> Go to Script | Idioms Quiz | Gap-fill Exercise

1. Warm Up

Hunting for the ideal job takes a lot of patience and hard work, and most people search for a new job for better pay and career advancement. What do you think are two or three of the most important keys to finding a great job? Listen to this conversation between two friends on this topic

2. Conversation

Pronunciation Tip: YOU changes to YA.

Listen to the conversation and answer the questions. Alex and Sarah run into each other at college after not having seen each other for six months since they finished a study abroad program.

Alex makes _______ money at his current job.

Correct! Wrong!

Alex: You don't want to know. I mean, I've been slaving away at my nickel-and-dime job just to keep my head above water. [Really.] I mean some people think I'm a workaholic, [Who?] Well, everyone, but I have to put in a lot of overtime just to make ends meet.

Alex's coworker ______ when he asked for a raise.

Correct! Wrong!

Alex: Huh? The last guy that did that got the ax, an' he was in line for a promotion to supervisor.

The last company where Ryan helped Alex get a job ______.

Correct! Wrong!

Alex: What? You mean like to last job you helped me get, an' then the company went belly up after only a week? I mean fat chance. I'm not going to try selling electronic toilet paper dispensers again.[Hey, that was cool.]

Job Hunting - Listening Quiz
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3. Retelling the Story

InstructionsRetell the story above using the vocabulary you have learned. Tell how the man was able to eventually find a job.

4. Expanding Your Learning

InstructionsSelect one or more of the activities below to expand your understanding and use of the slang studied in this unit.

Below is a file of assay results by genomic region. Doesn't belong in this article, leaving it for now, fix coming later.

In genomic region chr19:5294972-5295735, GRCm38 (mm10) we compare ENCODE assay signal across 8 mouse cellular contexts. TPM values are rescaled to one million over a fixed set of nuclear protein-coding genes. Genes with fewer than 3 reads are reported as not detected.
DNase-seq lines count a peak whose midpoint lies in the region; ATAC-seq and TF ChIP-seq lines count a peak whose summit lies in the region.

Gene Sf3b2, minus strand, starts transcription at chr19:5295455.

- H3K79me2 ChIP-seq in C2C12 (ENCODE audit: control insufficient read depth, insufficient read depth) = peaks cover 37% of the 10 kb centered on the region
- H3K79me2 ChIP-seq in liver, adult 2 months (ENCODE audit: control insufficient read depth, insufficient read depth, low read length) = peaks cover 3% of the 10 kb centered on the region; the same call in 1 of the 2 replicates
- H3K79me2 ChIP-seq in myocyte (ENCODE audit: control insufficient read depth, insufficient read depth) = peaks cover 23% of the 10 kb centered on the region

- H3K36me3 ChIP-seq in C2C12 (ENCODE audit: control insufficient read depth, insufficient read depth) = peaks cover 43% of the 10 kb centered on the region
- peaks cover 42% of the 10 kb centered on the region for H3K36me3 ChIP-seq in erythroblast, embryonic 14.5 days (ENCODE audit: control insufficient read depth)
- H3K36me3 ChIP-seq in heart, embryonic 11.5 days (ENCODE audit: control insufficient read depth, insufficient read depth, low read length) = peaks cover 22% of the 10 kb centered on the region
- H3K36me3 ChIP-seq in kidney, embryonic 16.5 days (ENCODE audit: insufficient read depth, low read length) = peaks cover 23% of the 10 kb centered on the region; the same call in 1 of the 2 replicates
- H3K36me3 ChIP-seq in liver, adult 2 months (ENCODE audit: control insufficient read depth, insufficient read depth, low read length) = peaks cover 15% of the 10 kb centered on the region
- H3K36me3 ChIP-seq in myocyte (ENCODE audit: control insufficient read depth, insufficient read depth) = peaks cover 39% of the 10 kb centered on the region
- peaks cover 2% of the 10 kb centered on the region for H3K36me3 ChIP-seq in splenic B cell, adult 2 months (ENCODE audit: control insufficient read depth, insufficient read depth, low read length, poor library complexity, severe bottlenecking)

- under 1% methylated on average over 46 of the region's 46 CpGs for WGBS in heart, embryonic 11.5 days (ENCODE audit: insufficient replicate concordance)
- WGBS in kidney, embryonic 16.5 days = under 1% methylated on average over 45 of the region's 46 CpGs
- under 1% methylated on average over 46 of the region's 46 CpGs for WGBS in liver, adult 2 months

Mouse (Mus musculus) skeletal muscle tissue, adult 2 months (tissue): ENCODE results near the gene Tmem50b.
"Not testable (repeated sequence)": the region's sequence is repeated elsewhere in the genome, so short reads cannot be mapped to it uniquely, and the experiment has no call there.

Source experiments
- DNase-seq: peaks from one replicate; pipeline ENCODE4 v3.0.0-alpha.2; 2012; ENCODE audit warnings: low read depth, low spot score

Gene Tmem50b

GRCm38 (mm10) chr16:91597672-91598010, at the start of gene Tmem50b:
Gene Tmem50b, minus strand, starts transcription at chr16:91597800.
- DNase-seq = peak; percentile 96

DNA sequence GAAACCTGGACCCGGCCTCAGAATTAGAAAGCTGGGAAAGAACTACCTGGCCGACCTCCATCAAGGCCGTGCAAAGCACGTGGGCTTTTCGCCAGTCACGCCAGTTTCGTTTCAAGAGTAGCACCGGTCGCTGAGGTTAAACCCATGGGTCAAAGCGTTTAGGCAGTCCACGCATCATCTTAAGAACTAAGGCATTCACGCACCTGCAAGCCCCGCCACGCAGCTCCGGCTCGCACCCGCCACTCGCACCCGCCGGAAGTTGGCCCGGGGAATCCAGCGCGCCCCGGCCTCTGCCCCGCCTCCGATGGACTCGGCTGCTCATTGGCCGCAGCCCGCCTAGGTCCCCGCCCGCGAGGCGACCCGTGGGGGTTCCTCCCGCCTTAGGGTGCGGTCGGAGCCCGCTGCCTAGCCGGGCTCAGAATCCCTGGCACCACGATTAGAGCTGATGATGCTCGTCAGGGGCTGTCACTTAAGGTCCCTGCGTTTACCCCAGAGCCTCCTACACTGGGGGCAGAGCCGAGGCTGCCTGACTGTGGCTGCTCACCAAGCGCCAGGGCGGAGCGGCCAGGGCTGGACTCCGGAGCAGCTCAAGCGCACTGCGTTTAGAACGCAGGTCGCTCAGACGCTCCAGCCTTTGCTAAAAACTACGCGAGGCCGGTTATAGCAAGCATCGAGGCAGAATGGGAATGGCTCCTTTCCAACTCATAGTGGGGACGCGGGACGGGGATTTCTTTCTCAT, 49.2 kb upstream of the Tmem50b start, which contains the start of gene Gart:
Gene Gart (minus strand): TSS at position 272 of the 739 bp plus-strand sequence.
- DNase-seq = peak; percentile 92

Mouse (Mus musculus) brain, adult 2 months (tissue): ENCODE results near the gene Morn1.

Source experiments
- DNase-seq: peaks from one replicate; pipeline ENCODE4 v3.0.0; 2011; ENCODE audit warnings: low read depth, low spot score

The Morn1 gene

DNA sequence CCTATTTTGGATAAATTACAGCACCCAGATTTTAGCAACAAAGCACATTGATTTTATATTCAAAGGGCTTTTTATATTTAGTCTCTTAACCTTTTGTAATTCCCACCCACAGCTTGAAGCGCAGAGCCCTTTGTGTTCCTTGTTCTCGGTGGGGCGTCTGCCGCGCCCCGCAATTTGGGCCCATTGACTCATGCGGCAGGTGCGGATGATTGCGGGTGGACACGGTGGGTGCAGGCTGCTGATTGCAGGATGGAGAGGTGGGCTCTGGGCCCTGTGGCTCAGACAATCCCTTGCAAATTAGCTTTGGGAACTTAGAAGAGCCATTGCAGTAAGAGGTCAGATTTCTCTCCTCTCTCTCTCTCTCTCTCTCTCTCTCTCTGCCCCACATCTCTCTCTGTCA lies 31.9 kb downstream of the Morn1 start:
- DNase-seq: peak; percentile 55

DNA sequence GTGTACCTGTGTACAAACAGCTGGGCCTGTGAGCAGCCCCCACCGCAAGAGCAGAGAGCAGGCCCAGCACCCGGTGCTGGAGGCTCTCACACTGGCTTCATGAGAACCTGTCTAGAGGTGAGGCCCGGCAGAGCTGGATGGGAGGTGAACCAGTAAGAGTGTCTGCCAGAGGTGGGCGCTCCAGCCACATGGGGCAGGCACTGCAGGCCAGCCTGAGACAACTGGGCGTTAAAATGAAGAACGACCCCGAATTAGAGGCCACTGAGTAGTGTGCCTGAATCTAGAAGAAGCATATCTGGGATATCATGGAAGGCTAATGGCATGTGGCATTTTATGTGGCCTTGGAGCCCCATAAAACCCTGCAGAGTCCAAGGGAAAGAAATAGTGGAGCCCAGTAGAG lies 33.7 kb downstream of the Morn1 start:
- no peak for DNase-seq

• Discussion: Talk with a partner about the the best ways to find a good job in your field (e.g, get an advanced degree, subscribe to magazines and journals on your major, etc.).
  • Improvisation: Give your partner(s) a new vocabulary word from this unit and ask the partner to think up a sentence or more with the slang used in context. Sharing something from personal experience will make the activity more real and interesting to the listeners.
  • Writing: Compose an email to your teacher or a friend describing three ways people can improve their chances of getting a job right out of college without much experience. Use transition words to state your points and give examples for each.
  • Real Speak: Interview native speakers at your school or in the local community about how they landed their current job. Why did they change jobs? Was there a time in their life that they had difficulty making ends meet? Did they have connections that helped them get a foot in the door at a company?
  • Internet Search: Conduct an Internet search to find three job offerings in your particular field. What are the minimum qualifications for each? What benefits, in addition to the salary, does the company provide?

> Go to Script | Idioms Quiz | Gap-fill Exercise